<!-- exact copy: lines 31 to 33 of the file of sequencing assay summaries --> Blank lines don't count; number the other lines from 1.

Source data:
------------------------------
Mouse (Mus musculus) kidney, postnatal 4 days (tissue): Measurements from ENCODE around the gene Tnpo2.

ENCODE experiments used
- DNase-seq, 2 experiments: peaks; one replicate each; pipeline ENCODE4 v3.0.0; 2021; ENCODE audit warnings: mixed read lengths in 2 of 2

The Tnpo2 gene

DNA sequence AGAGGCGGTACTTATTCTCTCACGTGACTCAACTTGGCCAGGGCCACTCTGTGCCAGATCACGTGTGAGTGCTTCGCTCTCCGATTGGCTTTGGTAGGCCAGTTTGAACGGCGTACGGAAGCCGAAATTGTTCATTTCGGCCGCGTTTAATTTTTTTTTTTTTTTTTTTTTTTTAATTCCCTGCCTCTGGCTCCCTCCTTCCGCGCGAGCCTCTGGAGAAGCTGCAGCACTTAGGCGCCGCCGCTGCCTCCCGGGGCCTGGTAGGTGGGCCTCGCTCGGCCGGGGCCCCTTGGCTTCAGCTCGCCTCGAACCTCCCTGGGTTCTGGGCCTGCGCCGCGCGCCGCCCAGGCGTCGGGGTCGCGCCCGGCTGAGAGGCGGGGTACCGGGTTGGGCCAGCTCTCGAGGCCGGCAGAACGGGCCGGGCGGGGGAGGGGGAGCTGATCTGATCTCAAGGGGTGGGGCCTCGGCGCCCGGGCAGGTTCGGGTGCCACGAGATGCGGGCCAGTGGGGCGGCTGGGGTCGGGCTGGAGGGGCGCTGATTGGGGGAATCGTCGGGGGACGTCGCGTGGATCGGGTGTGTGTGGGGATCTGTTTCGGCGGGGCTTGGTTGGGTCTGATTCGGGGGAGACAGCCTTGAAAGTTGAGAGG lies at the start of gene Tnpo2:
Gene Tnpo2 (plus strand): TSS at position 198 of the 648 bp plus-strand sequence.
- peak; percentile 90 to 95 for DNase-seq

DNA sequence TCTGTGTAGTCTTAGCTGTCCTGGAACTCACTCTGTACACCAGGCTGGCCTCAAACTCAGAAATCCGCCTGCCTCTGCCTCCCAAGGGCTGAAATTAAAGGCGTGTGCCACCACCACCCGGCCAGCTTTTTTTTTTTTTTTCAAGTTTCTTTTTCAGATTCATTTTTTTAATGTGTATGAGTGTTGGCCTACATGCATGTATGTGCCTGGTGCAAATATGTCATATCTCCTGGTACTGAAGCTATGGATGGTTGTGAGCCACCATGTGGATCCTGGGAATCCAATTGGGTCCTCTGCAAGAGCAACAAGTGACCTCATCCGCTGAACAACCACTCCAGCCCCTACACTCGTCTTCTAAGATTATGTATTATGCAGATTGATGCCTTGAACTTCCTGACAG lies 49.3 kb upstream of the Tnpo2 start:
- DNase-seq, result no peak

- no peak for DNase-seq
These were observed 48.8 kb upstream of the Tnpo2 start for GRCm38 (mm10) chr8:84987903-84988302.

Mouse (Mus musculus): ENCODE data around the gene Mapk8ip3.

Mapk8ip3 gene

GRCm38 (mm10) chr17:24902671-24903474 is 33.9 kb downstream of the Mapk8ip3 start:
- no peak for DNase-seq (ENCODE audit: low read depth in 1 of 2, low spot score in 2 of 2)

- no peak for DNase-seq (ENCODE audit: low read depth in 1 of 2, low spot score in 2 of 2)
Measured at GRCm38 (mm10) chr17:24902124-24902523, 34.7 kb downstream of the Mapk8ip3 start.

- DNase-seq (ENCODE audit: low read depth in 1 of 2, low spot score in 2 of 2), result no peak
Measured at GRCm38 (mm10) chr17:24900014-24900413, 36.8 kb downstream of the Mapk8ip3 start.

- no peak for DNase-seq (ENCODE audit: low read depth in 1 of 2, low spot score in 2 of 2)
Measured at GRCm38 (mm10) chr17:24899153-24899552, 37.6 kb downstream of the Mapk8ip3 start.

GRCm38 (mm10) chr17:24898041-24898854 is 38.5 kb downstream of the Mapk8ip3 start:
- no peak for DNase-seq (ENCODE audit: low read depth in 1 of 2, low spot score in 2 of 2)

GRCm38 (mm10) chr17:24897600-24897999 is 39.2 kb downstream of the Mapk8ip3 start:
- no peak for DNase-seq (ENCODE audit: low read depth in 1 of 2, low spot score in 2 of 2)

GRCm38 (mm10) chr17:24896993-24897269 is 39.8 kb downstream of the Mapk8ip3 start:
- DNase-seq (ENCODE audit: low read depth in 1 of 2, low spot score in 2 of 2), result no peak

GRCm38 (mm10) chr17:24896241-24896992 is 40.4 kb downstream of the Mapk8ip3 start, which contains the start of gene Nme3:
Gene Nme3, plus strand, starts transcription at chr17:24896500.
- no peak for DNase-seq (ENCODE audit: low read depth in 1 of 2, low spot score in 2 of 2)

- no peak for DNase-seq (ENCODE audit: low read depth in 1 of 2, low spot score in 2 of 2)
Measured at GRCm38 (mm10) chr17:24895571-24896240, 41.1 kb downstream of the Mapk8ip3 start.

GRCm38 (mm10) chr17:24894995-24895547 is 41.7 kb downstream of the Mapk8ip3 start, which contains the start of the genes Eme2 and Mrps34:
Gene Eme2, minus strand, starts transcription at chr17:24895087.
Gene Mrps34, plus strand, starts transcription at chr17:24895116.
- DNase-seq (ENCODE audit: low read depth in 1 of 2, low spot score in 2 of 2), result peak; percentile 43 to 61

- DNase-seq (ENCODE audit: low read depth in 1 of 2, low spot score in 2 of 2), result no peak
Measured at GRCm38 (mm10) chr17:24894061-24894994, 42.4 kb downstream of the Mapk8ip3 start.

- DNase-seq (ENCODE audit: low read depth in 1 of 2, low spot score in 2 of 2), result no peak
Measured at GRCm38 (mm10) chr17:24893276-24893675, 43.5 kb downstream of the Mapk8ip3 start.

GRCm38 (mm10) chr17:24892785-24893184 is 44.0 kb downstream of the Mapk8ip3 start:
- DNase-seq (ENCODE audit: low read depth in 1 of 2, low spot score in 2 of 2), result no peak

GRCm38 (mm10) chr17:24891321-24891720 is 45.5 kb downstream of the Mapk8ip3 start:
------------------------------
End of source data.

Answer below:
- no peak for DNase-seq (ENCODE audit: low read depth in 1 of 2, low spot score in 2 of 2)
Measured at GRCm38 (mm10) chr17:24895571-24896240, 41.1 kb downstream of the Mapk8ip3 start.

GRCm38 (mm10) chr17:24894995-24895547 is 41.7 kb downstream of the Mapk8ip3 start, which contains the start of the genes Eme2 and Mrps34: